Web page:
Tonight, Chicagoans (and out of towners) were finally treated to the British spectacle that’s been in the cards for four to five months. Riding on a hype that would benefit most summer blockbuster films, Radiohead headlined the first night of 2008’s Lollapalooza. Thom Yorke and Co. were welcomed with open arms, literally, and they responded with a warm, balmy performance.
It’s a wet dream for Perry Farrell that the British quintet matched the hype. The buzz over the past few months has been deafening, with fans scorching up the web and tickets for Friday leaving the box office. This morning, it wasn’t really a surprise to see several fans, well actually hundreds, catapulting through the entrance and racing to the front of the AT&T stage, where they’d be camping for a mere ten hours. As the day aged, more and more eco-friendly Radiohead shirts were bought and worn. It seemed as if they were the only band that mattered.
To some, they were.
An hour before the show, the sizable crowd of fans grew into an out of control madhouse, and quite the diverse one, too. Before the AT&T stage, everyone from your own worst enemy in high school (complete with mutton chops and beer caps) to that nice and friendly guy in the coffee house (one reading Graham Greene’s The Third Man) stood or sat around. The closest word to describe such a scene was, “odd.” As minutes were shaved off, little things, like the movement of stage lights, rattled the audience, bringing applause and cheer. It was painful to hear Stephen Malkmus & the Jicks ripping apart “Real Emotional Trash” without the accompanying images, but especially unfortunate to hear someone nearby ask, “Who the hell is playing over there?” Some other notable “winning” comments include, “That’s the VIP area-when Rage plays tomorrow, we should burn that down.” (Further evidence in my defense for seeing Wilco, instead.) The closest word to ascribe to the moments before the band came on was, “alarming.”
Just a mere twenty or so minutes before the sun went down, “15 Step” clicked into action, coming into full play with a brooding Jonny Greenwood at guitar, and also hiding behind a black hoodie. Any rumors circulating about Yorke’s health were put to rest within seconds, as the acclaimed frontman clapped and twitched about to the In Rainbows opener. Guitarist Ed O’Brien stomped around the edge of the stage with camera in tow, putting the fans on the corresponding screens. OK Computer‘s “Airbag” went over well, though some dead air was laced between as the members scattered around for new tools to use. When Greenwood and O’Brien took on drum duties, it meant only one thing: “There There”. The past single from Hail to the Thief sneaked its way over a still gathering audience, the moon slipping in, too.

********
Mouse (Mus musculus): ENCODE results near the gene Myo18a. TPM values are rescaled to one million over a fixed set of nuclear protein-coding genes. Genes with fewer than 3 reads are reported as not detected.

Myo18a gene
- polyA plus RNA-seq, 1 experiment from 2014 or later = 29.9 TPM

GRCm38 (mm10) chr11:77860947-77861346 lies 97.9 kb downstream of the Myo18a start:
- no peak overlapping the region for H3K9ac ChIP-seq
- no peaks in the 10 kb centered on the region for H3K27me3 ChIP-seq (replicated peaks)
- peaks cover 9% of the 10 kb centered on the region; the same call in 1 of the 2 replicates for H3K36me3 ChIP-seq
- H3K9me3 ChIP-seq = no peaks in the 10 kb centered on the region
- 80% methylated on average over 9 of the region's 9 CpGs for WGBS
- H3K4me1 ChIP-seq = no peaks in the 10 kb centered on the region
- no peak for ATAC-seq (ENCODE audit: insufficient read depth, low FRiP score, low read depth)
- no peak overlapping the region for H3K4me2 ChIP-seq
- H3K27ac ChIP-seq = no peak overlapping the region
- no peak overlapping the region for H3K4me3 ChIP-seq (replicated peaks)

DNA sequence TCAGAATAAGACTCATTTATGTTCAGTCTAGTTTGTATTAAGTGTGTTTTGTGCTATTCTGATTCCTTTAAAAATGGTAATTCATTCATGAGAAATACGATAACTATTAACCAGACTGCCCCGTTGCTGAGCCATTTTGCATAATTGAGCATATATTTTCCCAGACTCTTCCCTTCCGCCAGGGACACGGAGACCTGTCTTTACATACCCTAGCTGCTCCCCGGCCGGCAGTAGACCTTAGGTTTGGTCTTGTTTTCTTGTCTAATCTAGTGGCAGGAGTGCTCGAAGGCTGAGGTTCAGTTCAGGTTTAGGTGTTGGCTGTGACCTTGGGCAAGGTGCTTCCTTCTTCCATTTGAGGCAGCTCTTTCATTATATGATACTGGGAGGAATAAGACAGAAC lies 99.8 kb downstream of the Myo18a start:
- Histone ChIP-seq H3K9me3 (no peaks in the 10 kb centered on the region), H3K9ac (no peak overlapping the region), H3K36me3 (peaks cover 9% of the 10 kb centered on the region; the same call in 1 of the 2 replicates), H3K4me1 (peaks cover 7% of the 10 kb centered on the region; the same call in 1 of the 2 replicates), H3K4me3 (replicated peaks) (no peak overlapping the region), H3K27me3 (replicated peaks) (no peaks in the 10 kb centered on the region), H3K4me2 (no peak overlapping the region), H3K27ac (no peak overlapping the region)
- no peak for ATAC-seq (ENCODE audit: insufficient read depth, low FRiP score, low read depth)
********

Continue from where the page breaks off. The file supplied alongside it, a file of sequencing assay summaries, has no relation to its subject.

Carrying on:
Most of the set list featured new material, in other words In Rainbows, of which the entirety was played. Songs “All I Need”, “Nude”, and “Arpeggi/Weird Fishes” were knocked out in succession, with the latter exemplifying some jaw dropping visuals: a blue, aqua haze interspersed with little bits of white light, as if the band were undersea. Whether being eco-friendly made them more alluring or not, the light show sold the show in itself.
Both “No Surprises” and “Jigsaw Falling Into Place” saw some major crowd interaction, though it was “Reckoner” where the band felt really into the set. Drummer Phil Selway pummeled without reason, tending to every song with respected due. Even bassist Colin Greenwood seemed excited, jumping up and clapping here and there. This energy brought some life into old songs “Lucky” and “The Bends”, both of which sounded excellent.
Despite the fact that fireworks began in “Everything In It’s Right Place”, it was in “Fake Plastic Trees” that they came to use. With most of the crowd singing along, Yorke, behind an acoustic, belted out the verses with a flavored emotion, all building up into the crash and hurrah’s of the chorus. As the song carried on, with the audience’s contributions pushing it to new heights, brilliant colors from nearby fireworks dazzled behind the stage, even continuing during the softer parts. There’s only one word to describe it, really… “epic.” If other bands don’t take note and put something together, it might possibly be where the weekend peaked.
There were two encores, though the second one felt more significant. Maybe it was the sound, but “Paranoid Android”, while a tight performance, felt tame. The solos weren’t as nail biting and it seemed to finish abruptly, even if that’s how it ends on record. “House of Cards” drolled on and on, and thankfully that wasn’t the means to an end. It took the digital medley of “2+2=5” and “Idioteque” to bring the band to a rest. Surprisingly enough, the crowd seemed satisfied, moving away with smiles rather than frowns.
And that’s why right now it feels like Sunday. Good luck headliners, you’ve got a hurdle to jump.
A personal thank you goes out to our excellent-as-usual photographer, Art Pena, who managed to grab a spot in the sound tent during the killer set. He’s our eyes to our ears. Check his stuff out!
01. 15 Step
03. There There
04. All I Need
06. Weird Fishes/Arpeggi
07. The Gloaming
08. The National Anthem
09. Faust Arp
10. No Surprises
11. Jigsaw Falling Into Place
14. The Bends
15. Everything In Its Right Place
16. Fake Plastic Trees
19. Paranoid Android
20. Dollars and Cents
21. House of Cards
Click here to download a bootleg of the show (*Updated* with RapidShare).